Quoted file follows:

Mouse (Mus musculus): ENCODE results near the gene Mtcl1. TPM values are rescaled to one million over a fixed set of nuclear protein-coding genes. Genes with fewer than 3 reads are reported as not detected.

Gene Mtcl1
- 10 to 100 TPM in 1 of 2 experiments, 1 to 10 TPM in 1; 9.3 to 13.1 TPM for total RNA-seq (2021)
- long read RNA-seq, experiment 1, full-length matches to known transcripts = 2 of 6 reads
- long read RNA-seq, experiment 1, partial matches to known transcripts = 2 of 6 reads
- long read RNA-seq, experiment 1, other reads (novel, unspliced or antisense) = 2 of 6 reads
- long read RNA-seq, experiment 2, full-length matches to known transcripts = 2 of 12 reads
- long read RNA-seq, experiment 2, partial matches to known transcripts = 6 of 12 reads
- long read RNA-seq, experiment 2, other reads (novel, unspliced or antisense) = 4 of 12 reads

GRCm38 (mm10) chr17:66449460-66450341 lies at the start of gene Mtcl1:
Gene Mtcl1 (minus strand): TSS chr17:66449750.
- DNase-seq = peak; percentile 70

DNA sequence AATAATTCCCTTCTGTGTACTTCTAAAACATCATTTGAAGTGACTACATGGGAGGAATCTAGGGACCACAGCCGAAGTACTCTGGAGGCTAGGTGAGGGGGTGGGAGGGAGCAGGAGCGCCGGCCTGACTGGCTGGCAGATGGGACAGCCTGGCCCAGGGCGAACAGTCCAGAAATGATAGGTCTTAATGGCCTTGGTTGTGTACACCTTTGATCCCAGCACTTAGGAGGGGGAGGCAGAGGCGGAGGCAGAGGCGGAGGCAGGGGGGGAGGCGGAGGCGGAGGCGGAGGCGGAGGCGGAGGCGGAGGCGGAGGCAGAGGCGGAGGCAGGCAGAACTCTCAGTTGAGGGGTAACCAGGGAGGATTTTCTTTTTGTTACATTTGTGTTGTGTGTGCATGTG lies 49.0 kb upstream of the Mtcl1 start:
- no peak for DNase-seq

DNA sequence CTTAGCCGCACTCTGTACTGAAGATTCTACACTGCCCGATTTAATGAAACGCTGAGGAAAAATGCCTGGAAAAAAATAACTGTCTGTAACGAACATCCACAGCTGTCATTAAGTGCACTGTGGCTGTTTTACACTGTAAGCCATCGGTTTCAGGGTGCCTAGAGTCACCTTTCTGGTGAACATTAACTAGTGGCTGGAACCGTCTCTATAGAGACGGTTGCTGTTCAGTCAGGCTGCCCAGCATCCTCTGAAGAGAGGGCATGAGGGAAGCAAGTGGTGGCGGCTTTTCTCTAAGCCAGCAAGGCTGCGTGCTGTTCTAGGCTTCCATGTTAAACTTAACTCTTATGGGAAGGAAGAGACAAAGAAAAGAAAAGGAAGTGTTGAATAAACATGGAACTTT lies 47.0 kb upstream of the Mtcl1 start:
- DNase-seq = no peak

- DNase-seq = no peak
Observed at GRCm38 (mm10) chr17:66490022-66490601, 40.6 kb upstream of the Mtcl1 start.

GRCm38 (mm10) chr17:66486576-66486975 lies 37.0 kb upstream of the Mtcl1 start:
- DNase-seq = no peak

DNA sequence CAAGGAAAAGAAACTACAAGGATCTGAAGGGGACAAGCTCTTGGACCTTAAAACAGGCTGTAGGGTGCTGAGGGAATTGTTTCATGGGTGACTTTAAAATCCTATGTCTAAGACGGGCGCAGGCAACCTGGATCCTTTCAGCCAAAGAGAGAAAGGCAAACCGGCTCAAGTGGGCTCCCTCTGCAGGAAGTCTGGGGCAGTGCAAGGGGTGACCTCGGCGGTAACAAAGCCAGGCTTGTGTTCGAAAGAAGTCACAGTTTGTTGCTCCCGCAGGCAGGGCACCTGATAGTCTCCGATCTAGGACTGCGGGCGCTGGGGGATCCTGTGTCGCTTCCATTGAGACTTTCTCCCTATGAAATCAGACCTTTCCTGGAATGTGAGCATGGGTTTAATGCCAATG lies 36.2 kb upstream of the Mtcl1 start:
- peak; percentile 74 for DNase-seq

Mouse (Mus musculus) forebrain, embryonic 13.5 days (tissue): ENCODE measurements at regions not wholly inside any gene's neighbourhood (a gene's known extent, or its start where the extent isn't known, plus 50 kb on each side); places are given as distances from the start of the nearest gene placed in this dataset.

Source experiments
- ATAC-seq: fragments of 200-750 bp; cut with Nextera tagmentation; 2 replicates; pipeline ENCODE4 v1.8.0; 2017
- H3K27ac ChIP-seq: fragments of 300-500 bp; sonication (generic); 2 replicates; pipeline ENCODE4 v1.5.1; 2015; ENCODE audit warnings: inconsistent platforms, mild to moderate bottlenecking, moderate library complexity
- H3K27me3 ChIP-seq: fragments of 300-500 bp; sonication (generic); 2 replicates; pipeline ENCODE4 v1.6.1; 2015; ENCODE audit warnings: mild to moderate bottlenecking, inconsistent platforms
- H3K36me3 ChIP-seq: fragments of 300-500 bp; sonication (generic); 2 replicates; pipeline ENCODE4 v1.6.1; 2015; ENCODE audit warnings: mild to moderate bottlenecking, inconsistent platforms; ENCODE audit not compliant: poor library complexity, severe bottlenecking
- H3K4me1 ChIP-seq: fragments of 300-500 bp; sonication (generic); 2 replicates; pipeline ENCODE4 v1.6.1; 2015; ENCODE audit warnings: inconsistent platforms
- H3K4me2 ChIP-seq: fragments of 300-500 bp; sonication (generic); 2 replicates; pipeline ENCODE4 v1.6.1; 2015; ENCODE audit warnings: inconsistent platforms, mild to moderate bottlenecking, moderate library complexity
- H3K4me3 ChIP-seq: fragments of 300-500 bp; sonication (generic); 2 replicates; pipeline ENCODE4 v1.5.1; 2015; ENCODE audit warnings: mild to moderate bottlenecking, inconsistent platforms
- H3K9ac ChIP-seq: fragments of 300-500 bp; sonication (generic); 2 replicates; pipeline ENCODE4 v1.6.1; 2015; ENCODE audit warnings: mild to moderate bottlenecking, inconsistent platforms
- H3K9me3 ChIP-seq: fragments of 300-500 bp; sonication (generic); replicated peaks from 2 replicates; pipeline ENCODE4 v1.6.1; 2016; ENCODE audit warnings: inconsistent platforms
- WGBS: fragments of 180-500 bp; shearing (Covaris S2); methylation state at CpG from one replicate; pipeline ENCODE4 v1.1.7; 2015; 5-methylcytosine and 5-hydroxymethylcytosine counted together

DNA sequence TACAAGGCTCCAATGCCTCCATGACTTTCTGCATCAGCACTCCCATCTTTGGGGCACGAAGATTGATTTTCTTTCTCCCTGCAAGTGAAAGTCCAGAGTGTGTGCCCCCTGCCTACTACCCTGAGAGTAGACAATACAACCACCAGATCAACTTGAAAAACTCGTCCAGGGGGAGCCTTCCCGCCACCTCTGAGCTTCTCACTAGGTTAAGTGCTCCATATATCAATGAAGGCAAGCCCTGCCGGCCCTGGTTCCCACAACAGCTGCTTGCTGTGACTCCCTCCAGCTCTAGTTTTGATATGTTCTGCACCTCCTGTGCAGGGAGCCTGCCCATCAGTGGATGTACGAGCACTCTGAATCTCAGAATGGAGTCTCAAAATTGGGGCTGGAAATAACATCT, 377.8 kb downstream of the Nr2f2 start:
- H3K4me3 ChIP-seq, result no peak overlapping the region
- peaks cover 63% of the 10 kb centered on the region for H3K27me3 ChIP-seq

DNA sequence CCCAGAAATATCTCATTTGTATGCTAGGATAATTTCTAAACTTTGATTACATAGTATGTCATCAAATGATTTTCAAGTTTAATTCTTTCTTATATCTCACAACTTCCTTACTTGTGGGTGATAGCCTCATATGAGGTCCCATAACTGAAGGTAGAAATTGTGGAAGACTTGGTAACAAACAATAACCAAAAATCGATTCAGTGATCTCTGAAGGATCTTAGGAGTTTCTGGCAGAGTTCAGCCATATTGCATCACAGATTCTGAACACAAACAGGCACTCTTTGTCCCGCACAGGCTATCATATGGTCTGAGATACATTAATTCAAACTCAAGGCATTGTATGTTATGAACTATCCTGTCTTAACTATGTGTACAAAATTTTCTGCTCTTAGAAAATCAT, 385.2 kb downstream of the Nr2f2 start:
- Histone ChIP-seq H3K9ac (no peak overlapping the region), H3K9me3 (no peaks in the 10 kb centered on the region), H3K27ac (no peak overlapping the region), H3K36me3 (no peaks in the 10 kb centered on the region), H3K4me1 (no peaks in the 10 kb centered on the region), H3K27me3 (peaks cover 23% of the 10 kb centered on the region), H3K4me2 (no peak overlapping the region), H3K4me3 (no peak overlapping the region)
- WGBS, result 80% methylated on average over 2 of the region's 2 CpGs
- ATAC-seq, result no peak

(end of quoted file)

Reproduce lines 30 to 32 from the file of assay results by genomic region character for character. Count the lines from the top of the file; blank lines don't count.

- H3K4me2 ChIP-seq: fragments of 300-500 bp; sonication (generic); 2 replicates; pipeline ENCODE4 v1.6.1; 2015; ENCODE audit warnings: inconsistent platforms, mild to moderate bottlenecking, moderate library complexity
- H3K4me3 ChIP-seq: fragments of 300-500 bp; sonication (generic); 2 replicates; pipeline ENCODE4 v1.5.1; 2015; ENCODE audit warnings: mild to moderate bottlenecking, inconsistent platforms
- H3K9ac ChIP-seq: fragments of 300-500 bp; sonication (generic); 2 replicates; pipeline ENCODE4 v1.6.1; 2015; ENCODE audit warnings: mild to moderate bottlenecking, inconsistent platforms